By Michael Bott
(U-WIRE) DAVIS, Calif. – Wal-Mart launched its $4 generic
prescription drug program in Florida last September, with the
intention of taking it nationwide in January 2007.
The program was more successful than first anticipated,
according to Wal-Mart spokesperson Jami Arms, and went national by
the end of November 2006.
However, while Wal-Mart claims that its intention is to bring
affordable prescription drugs to working-class families, skeptics
Generic drugs are identical in composition to their name-brand
counterparts yet are more affordable, according to Dr. John Grubbs,
director of pharmacy for the University of California-Davis Health
“The reason the price is so much less is primarily because the
name-brand manufacturer had to do all the clinical trials to get it
approved, so they have to recover their cost,” Grubbs said.
Wal-Mart offers 143 different generic drugs spanning categories
from allergy to seizure to anti-depressants for $4, according to a
list released by Wal-Mart. Drugs priced at $4 make up about 25
percent of sales in the company’s pharmacies.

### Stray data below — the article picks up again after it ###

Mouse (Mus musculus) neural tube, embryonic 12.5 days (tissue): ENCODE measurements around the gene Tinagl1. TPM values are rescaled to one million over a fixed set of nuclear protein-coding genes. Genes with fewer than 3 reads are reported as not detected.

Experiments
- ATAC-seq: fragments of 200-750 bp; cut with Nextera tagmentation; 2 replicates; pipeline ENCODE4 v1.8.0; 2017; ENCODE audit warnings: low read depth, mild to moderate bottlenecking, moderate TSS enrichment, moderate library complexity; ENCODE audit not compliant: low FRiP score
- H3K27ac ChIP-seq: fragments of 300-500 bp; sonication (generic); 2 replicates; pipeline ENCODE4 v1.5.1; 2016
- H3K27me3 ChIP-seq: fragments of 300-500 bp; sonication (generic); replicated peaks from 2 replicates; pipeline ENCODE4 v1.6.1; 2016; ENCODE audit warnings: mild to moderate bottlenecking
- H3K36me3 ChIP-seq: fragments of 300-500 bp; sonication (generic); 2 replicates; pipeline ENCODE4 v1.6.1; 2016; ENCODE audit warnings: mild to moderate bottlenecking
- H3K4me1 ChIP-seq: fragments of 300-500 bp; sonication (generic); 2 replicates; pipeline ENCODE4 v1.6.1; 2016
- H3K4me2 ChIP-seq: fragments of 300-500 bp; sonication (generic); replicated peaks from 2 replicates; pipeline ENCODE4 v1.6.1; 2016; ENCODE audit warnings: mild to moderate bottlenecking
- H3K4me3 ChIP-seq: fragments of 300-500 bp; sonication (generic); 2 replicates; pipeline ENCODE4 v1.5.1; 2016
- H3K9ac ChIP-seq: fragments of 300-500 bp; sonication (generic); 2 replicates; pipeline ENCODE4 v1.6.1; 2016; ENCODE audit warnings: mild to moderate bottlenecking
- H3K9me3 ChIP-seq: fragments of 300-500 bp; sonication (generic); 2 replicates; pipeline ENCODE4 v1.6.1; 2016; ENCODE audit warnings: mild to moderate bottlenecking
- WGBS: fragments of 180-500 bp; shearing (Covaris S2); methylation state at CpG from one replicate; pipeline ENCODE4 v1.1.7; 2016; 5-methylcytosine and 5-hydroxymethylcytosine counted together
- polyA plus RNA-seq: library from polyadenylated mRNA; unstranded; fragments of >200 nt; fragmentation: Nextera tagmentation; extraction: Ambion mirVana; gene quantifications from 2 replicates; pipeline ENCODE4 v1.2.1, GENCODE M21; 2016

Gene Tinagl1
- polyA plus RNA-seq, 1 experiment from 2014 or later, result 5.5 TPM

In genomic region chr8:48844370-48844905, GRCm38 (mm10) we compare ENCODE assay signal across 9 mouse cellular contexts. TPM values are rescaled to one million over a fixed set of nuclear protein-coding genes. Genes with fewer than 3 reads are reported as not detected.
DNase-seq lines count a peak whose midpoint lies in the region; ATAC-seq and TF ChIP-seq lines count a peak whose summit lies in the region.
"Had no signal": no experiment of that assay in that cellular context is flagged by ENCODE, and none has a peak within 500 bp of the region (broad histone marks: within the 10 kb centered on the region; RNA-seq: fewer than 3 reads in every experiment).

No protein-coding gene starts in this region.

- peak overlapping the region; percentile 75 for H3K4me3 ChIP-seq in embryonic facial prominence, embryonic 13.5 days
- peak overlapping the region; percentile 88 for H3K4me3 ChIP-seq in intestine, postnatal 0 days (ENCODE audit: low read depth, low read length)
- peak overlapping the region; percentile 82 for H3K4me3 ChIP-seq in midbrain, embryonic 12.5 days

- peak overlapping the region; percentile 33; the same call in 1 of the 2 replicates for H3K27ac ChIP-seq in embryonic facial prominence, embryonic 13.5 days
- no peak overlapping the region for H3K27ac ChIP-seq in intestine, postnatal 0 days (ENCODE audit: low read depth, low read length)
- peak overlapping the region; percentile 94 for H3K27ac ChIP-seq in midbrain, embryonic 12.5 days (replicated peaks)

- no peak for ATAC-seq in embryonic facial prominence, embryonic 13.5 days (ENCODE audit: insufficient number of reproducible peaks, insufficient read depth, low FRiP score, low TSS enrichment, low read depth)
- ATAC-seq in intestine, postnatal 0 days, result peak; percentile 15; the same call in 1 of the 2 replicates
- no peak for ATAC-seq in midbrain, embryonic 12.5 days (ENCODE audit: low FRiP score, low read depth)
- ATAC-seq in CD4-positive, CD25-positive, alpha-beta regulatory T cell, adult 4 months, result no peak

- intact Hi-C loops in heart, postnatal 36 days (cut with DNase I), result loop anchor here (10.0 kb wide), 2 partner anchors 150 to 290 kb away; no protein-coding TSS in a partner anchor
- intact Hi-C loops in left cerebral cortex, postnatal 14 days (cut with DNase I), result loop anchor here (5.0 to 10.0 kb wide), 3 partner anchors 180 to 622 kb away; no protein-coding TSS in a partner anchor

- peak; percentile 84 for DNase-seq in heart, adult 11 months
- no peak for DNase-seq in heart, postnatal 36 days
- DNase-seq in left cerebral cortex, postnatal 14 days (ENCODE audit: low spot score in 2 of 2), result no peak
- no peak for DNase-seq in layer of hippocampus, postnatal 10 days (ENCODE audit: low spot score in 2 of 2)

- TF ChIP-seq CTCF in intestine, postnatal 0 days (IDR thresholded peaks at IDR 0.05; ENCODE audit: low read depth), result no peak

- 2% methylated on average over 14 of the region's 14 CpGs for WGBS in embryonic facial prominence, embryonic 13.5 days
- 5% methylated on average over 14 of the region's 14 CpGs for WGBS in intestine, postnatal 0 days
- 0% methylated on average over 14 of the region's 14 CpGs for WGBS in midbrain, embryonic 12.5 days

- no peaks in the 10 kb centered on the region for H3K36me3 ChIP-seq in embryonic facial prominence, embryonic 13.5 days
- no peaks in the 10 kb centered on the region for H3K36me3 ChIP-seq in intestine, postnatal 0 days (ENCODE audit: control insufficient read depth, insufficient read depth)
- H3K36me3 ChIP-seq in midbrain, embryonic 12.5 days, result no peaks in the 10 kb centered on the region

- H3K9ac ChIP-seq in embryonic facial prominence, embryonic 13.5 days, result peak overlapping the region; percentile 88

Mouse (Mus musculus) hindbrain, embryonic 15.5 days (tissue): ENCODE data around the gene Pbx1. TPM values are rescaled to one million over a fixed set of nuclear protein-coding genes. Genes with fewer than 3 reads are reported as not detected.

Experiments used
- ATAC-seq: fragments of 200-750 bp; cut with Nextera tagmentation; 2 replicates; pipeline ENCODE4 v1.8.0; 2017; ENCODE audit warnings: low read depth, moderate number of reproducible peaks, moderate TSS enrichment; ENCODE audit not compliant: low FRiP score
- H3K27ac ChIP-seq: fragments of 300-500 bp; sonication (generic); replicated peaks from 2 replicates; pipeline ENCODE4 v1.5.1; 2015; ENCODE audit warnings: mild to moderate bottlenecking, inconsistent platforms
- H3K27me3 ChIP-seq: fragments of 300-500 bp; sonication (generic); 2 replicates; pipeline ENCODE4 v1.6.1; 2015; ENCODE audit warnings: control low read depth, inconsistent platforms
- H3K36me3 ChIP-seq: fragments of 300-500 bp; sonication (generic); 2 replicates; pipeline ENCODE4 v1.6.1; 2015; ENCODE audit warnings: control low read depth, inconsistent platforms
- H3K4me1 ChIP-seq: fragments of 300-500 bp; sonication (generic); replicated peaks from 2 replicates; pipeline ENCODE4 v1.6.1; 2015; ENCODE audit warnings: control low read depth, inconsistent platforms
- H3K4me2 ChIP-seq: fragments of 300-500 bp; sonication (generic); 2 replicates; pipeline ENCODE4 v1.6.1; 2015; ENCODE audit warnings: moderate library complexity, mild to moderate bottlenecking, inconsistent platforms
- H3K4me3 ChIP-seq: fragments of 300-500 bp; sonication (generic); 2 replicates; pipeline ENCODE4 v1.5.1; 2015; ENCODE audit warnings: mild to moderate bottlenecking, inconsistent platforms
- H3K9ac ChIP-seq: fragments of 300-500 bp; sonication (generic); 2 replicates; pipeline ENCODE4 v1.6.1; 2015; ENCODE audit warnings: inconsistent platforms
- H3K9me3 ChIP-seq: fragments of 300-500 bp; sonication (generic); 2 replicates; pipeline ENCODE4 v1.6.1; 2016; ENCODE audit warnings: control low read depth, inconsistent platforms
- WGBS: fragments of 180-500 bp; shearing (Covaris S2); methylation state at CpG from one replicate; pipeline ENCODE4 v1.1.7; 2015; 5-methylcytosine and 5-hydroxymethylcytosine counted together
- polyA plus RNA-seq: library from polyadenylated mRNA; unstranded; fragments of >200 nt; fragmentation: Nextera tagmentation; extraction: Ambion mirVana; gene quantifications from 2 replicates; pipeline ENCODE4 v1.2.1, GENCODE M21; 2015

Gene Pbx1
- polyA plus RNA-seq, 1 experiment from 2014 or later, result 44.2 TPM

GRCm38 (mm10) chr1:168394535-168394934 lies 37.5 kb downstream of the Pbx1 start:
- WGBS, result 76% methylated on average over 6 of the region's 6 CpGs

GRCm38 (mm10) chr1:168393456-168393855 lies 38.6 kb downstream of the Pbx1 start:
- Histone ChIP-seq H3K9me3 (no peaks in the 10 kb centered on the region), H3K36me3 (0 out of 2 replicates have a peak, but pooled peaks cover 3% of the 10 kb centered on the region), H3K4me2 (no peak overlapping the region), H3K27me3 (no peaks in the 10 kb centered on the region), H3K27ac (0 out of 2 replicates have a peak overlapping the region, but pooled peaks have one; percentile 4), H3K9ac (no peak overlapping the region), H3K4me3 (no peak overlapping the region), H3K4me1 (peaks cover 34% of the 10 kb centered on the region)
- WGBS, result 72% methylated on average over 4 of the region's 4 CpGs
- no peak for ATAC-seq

“We just saw such a huge consumer demand for the product and we
wanted to offer it to as many people as possible, as soon as
possible,” Arms said. “This is Wal-Mart doing what it always does,
which is drive cost out of the industry.”
Some critics, such as Wake Up Wal-Mart, are skeptical that
Wal-Mart has the good of the working class in mind, equating the $4
generic-drug program to a publicity stunt.
“Cutting prescription-drug costs is obviously a good thing, but
to use it as a publicity stunt is completely disingenuous when you
fail to provide health care to half of your employees,” said Paul
Blank, campaign director for wakeupwalmart.com. “They were a little
misleading in how they announced the program as well. They say it
covered 300 prescription drugs when it only covered 140.”
One benefit of the program, according to Blank, is that after
Wal-Mart cut generic-drug prices, other large retailers such as
Target and Costco followed suit.
“We are proud to have introduced competition to an area where it
has been too scarce for too long,” said Wal-Mart President and CEO
Lee Scott in a Nov. 27 press release. “And, we hope others will
continue to join us in making prescription medicines more
affordable and accessible for all Americans.”
In fact, Wal-Mart is now selling many generic drugs at a
“In some cases, the $4 price can be pretty cheap,” Grubbs said.
“The price to dispense the drug is about $10. … They are
absolutely losing money on those sales.”
This causes people like Grubbs and Blank to wonder if Wal-Mart
is being honest about its motives. Both said they think Wal-Mart
introduced the program to increase foot traffic in stores and to
take attention off of the fact that it does not provide health care
for many employees.
Regardless of Wal-Mart’ s intentions, Grubbs said he believes
generic drugs will play an increasingly important role in lowering
prescription-drug costs and extending health care coverage to more
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